Despite the fact that there is little or no evidence supporting its effectiveness, about 40 percent of license suspensions are for reasons unrelated to bad driving.
In the 1980s, Congress authorized license suspension for past-due child support and certain drug offenses. State governments soon followed suit. Today, drug offenses, past-due child support, unpaid traffic tickets and various juvenile offenses lead the list of social drivers' license suspensions.
Despite anecdotal evidence of success - drivers' license suspension is considered by some to be a legal form of arm-twisting - about 75 percent of motorists whose license is suspended or revoked continue driving. As one former judge noted, you don't need a license to drive. You only need a car.
Driving with a revoked, suspended or otherwise invalid license is like driving with a time bomb in the front seat, but the bomb does not have a visible clock. Millions of drivers are pulled over every year, and it is only a matter of time before your taillight burns out, your registration expires, or you roll through a stop sign when you think there is no one around.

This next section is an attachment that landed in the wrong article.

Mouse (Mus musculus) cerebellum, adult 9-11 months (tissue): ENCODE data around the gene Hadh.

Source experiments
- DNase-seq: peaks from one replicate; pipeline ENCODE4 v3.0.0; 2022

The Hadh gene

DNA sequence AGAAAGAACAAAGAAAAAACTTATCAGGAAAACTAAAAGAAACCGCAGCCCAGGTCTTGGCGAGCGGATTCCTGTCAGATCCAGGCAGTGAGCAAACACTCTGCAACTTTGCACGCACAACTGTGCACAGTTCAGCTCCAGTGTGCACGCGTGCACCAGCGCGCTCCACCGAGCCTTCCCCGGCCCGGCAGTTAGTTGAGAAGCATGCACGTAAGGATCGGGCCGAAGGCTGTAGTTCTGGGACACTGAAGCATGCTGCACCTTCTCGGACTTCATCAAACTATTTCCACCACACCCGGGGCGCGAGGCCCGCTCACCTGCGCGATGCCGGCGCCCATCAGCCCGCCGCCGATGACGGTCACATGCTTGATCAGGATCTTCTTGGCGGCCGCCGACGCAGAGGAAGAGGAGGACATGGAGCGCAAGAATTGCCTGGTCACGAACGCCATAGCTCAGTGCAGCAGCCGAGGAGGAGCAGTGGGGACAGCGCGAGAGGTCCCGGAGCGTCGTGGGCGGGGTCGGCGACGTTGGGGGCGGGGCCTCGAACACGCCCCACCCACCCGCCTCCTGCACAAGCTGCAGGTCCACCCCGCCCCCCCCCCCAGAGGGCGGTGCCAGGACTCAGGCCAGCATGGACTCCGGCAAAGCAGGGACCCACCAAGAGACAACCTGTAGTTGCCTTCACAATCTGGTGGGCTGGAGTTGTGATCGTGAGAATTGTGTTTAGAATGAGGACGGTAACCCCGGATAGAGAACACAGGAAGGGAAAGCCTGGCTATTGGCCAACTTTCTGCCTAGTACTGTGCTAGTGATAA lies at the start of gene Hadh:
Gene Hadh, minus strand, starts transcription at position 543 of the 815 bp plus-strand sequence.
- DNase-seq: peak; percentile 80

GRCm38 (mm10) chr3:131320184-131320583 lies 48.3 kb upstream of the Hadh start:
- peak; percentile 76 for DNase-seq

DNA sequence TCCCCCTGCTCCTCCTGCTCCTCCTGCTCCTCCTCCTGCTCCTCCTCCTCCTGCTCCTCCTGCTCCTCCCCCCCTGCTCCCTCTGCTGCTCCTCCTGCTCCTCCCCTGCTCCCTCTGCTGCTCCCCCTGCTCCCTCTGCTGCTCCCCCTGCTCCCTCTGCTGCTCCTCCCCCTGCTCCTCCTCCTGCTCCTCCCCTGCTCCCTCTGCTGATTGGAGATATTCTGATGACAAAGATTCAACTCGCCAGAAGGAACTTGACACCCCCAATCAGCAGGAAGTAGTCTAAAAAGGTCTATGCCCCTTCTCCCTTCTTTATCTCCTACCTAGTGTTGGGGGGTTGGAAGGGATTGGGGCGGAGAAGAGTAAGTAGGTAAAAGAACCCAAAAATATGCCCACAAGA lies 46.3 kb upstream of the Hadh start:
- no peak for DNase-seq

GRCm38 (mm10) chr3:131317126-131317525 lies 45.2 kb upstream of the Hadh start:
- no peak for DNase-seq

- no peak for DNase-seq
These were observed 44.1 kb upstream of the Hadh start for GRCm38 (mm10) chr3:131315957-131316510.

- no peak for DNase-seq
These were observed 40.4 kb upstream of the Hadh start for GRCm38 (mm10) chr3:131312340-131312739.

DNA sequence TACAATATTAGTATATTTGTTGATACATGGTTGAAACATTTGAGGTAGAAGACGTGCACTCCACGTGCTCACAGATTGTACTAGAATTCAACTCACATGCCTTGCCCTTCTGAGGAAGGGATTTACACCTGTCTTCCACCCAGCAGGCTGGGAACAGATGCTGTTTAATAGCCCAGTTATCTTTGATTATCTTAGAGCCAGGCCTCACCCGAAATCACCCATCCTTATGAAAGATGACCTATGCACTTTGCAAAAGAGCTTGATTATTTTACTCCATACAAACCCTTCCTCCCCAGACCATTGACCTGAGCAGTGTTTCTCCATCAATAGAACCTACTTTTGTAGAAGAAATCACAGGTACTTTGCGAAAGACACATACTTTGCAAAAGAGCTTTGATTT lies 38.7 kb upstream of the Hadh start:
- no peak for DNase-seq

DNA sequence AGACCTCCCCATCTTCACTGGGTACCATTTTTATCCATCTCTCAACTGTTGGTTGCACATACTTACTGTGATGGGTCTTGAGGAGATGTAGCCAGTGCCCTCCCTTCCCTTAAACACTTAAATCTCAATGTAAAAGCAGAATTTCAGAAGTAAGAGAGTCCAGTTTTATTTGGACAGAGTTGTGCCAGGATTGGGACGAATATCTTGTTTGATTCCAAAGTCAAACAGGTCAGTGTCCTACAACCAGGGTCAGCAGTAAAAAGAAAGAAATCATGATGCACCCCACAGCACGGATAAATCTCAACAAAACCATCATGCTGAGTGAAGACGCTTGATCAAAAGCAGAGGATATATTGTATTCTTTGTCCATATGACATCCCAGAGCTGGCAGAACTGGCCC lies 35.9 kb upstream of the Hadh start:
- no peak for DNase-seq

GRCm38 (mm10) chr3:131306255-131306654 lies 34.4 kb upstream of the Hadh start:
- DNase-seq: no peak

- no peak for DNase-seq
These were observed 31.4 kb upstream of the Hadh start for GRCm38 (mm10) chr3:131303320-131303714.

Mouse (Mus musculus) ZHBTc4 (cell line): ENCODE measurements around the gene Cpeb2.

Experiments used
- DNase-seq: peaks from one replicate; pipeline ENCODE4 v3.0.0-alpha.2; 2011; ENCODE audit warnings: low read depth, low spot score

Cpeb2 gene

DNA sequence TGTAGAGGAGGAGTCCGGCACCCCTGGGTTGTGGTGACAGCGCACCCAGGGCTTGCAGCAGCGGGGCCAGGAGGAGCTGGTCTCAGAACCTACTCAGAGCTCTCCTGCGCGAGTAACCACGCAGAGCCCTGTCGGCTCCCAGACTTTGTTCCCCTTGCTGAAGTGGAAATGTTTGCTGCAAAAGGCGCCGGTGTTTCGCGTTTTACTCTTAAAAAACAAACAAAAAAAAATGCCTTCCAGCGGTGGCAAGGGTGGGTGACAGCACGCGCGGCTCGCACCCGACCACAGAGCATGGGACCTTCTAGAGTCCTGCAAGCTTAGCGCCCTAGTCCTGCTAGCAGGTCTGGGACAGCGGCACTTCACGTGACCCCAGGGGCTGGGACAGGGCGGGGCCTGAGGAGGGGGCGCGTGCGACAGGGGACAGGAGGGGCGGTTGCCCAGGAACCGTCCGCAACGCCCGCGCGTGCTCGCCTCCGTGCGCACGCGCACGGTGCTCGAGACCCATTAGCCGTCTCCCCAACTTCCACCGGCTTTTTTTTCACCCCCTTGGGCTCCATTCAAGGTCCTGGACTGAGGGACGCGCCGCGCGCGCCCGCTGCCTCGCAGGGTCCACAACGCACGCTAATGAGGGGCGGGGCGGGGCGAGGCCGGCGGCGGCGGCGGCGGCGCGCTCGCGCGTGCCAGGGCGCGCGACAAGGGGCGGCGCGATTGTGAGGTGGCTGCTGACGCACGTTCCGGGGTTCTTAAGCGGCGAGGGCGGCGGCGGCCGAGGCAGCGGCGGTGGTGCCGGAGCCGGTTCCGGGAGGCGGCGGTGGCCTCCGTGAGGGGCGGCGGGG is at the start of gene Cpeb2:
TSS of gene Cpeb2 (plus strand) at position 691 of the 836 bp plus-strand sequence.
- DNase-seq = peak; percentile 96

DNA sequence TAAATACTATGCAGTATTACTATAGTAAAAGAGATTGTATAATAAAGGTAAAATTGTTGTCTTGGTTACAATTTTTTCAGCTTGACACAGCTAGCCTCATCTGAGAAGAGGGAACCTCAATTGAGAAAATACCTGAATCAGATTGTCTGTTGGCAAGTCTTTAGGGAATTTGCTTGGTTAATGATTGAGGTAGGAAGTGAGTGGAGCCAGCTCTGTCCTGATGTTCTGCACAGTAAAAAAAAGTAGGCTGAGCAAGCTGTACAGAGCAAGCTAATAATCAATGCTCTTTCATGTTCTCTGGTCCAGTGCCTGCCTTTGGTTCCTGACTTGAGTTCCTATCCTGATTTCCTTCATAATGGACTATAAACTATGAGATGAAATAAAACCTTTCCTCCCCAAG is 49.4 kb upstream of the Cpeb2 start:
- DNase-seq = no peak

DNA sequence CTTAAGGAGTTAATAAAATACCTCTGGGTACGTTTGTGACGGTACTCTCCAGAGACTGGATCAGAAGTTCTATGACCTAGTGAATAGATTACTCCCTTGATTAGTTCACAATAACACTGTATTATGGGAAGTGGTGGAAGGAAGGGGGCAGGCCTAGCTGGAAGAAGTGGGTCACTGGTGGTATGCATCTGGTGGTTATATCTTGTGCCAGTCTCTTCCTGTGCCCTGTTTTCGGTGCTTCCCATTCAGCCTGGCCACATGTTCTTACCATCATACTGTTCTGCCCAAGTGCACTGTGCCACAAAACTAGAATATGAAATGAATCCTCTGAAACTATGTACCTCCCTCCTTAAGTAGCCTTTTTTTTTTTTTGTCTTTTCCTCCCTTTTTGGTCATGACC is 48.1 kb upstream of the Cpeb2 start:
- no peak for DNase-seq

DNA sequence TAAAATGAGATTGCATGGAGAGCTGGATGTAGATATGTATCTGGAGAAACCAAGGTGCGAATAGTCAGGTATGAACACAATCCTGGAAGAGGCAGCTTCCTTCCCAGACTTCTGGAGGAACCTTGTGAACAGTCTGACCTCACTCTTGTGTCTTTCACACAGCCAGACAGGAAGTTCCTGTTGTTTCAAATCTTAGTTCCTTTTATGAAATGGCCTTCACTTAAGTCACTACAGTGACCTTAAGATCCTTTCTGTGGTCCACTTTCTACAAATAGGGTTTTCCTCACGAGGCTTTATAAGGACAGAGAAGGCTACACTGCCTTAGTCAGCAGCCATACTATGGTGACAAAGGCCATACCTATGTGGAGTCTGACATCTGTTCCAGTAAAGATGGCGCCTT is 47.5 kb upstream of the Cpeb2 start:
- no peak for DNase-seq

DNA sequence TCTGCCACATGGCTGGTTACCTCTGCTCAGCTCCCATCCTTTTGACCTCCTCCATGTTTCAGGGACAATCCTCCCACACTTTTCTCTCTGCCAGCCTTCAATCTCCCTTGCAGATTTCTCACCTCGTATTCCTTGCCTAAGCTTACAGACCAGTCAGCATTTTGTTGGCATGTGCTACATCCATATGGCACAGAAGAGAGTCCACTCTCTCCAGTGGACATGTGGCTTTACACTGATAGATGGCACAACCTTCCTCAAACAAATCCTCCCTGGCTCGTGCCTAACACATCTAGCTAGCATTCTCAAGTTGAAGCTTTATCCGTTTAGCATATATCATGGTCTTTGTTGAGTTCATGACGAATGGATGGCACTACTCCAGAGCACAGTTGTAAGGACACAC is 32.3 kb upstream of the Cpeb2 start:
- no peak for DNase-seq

California, like most jurisdictions, has a points system. 4 points in a period of 12 months, 6 points in a period of 24 months, or 8 points in a period of 36 months triggers a notice of suspension. After a hearing the state can take your license away for up to a year, in some cases. If you received an out-of state ticket, California assigns the conviction a comparable point total, so that Nevada speeding ticket appears on your record in Lamont and Shafter.